What Happened in the Case

When asked if Ms. Murphy was considerably constrained in any significant life activity or whether her impairment affected her ability to execute her employment duties, this doctor responded that she suffered from claustrophobia and needed to avoid using the rotating door. Kaiser rejected Ms. Murphy’s demands for accommodation (Recupero & Harms, 2019). Upon receiving an amended Job Accommodation Request Form from Ms. Murphy’s initial doctor, Kaiser authorized the form. According to EEOC’s motion for partial summary judgment, Kaiser breached its obligation to accommodate Ms. Murphy’s impairment by delaying her six-month request.

Agreement With the Case Decision

In my opinion, this court’s judgment, in this case, is correct since Kaiser violated federal law by denying a reasonable accommodation to an employee and agreed to pay a lawsuit after it was held guilty of violating the ADA (Odem & Blanck, 2018). Conceding to pay $130,000 to a former employee, Kaiser agreed to a consent decree. It would teach its workers on ADA, make modifications to its employment forms and enable EEOC to monitor how it processes future claims for accommodation under the ADA. Initially, this court determined that Ms. Murphy met ADA’s criteria for a qualified person with a disability. The next step was to determine whether Kaiser had failed to make a fair adjustment. The plaintiff asserted that Kaiser had an obligation to make its facilities accessible and helpful to people with disabilities under the ADA.

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This court determined that Kaiser was responsible for making the facility accessible to Ms. Murphy under these precedents. Kaiser could have easily satisfied this requirement by permitting the plaintiff to utilize a non-revolving door within a reasonable time after she made that request. According to the claim, Kaiser’s specialized appointment coordinator had a disability that made it difficult to enter her office via rotating doors. She sought reasonable accommodation by utilizing the accessible non-revolving doors. Non-revolving doors were not allowed for Kaiser’s disabled employee, and she was obliged to utilize the rotating doors. ADA prohibits this claimed behavior of forcing the complainant to use the revolving door. Conciliation efforts by the Equal Employment Opportunity Commission EEOC were unsuccessful, so they filed a lawsuit (Odem & Blanck, 2018). A judge recommended that Kaiser be held accountable for violating ADA as a matter of law.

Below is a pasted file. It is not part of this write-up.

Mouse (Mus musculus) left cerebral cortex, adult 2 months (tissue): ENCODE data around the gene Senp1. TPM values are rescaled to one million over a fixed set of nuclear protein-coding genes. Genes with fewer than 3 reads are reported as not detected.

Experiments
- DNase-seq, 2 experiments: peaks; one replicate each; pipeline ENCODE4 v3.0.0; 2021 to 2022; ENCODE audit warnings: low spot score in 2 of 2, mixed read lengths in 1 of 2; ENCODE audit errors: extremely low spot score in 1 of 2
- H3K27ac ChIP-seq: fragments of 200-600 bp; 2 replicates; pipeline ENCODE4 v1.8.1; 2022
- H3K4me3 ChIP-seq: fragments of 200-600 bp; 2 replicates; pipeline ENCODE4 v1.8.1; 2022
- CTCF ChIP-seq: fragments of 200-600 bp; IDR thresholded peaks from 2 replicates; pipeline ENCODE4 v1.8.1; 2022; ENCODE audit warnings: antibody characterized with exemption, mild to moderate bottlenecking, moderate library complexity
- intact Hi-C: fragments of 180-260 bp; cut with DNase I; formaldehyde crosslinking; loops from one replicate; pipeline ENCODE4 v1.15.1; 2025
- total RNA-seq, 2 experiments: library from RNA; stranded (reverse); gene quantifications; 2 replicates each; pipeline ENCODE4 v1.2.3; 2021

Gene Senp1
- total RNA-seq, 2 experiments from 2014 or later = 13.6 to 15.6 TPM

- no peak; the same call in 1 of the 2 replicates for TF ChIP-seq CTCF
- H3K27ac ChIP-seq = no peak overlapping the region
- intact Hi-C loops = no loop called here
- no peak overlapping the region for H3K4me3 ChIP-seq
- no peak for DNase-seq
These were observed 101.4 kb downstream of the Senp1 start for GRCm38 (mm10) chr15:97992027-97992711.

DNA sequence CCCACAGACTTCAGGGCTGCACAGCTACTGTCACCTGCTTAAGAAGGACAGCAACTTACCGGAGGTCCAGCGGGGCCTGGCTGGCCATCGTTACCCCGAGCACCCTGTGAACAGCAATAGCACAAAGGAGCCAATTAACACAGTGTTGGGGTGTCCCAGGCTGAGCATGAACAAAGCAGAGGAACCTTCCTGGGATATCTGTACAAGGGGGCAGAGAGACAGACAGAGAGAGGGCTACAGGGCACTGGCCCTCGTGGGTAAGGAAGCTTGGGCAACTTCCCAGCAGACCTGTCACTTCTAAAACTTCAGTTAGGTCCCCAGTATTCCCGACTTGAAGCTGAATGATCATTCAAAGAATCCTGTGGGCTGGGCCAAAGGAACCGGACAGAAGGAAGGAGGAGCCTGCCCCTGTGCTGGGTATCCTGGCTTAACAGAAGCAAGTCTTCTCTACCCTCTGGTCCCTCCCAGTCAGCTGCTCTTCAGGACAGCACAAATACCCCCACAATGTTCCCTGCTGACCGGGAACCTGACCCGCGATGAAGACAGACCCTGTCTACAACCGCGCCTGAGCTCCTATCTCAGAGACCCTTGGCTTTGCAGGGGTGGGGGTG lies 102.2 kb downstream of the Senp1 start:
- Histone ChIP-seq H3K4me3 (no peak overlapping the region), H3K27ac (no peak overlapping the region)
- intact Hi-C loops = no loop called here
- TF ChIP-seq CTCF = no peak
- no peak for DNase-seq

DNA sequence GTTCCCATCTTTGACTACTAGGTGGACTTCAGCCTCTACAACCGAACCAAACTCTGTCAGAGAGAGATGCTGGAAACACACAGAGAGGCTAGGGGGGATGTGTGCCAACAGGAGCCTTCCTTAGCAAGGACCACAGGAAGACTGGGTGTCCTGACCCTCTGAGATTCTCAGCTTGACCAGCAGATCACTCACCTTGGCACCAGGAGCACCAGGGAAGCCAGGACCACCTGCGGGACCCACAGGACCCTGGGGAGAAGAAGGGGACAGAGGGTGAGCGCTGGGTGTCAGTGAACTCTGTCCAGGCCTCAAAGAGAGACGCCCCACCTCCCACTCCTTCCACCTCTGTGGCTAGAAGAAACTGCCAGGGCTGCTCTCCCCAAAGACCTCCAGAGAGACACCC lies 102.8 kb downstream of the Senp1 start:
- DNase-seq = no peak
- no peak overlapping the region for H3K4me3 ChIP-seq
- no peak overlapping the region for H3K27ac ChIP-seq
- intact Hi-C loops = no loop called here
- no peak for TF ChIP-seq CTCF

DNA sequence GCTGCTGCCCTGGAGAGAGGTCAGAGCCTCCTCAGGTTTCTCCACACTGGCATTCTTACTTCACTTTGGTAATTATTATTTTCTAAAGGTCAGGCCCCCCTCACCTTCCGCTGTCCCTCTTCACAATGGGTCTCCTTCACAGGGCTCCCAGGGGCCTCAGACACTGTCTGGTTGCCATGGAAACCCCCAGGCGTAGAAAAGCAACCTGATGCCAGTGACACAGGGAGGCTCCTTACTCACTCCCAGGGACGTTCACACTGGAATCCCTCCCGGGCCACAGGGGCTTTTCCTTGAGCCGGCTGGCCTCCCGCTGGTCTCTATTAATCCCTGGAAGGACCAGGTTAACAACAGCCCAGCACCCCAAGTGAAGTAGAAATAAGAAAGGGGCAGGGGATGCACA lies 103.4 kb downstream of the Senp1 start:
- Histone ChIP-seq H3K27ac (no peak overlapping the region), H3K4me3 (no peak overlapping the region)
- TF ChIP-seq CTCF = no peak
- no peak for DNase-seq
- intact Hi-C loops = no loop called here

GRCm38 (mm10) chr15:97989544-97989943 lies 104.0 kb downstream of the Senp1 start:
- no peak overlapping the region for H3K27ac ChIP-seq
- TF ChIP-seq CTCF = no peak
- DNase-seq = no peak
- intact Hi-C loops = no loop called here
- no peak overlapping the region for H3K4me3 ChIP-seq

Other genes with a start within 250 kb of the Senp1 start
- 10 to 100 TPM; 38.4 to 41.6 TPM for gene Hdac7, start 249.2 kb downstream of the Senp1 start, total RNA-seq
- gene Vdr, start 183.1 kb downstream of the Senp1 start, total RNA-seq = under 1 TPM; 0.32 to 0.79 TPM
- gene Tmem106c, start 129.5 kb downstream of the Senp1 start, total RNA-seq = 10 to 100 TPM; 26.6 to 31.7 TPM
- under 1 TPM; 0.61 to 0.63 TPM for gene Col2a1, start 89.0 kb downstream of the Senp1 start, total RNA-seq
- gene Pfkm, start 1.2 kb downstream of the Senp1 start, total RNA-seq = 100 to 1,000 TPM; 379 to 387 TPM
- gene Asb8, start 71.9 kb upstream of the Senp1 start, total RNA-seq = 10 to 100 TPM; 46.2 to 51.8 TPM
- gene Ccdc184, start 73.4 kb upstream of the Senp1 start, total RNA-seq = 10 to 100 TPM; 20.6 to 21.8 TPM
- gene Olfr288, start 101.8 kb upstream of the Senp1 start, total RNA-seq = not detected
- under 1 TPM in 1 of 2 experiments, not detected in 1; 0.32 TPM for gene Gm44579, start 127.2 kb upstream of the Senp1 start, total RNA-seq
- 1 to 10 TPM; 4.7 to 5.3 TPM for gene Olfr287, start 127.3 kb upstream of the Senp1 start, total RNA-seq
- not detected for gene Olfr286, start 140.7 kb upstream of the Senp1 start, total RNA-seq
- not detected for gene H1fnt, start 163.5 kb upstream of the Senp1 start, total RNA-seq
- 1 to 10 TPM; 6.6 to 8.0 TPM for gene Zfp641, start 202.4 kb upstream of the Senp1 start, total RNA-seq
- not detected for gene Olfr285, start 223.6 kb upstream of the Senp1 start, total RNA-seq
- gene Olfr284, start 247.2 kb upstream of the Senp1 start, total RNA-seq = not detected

Under ADA, a reasonable accommodation does not have to be tied to an employee’s capacity to execute an important job function, according to a federal court ruling. According to the Supreme Court’s ruling on the issue, workers with disabilities are entitled to the same perks and privileges of employment as regular workers. Immediately after the court’s verdict, Kaiser and EEOC negotiated an agreement to end the dispute. By enforcing federal laws against discrimination in the workplace, EEOC promotes equality in the workplace.

Obligations and Responsibilities

Non-revolving doors were not allowed for Kaiser’s disabled employee, and she was obliged to utilize the rotating doors. ADA prohibits this claimed behavior. Conciliation efforts by the Equal Employment Opportunity Commission EEOC were unsuccessful, so they filed a lawsuit (Odem & Blanck, 2018). A judge recommended that Kaiser be held accountable for violating ADA as a matter of law. Under ADA, a reasonable accommodation does not have to be tied to an employee’s capacity to execute an important job function, according to a federal court ruling. According to the Supreme Court’s ruling on the issue, workers with disabilities are entitled to the same perks and privileges of employment as regular workers. Immediately after the court’s verdict, Kaiser and EEOC negotiated an agreement to end the dispute. By enforcing federal laws against discrimination in the workplace, EEOC promotes equality in the workplace.

Benefits of ADA to the Disabled

People with disabilities benefit from the ADA because it establishes a legal foundation to fight against discrimination. Employers are prohibited from interfering with qualified employees with impairments. Disability-based discrimination is prohibited under ADA in all areas and public transit and telecommunications (Foote, 2016). ADA’s anti-discrimination provisions are explained in detail in this pamphlet. Under ADA, it is illegal for employers to discriminate against workers or job seekers with disabilities at any stage of the employment process. It also shields workers from retribution if they stand up for what they believe to be their legal rights. Discrimination against employees who are unable to perform a basic living activity due to a physical or mental disability is prohibited (Betenbaugh, 2018). If an employee has had a handicap in the past, they cannot be discriminated against by their employer.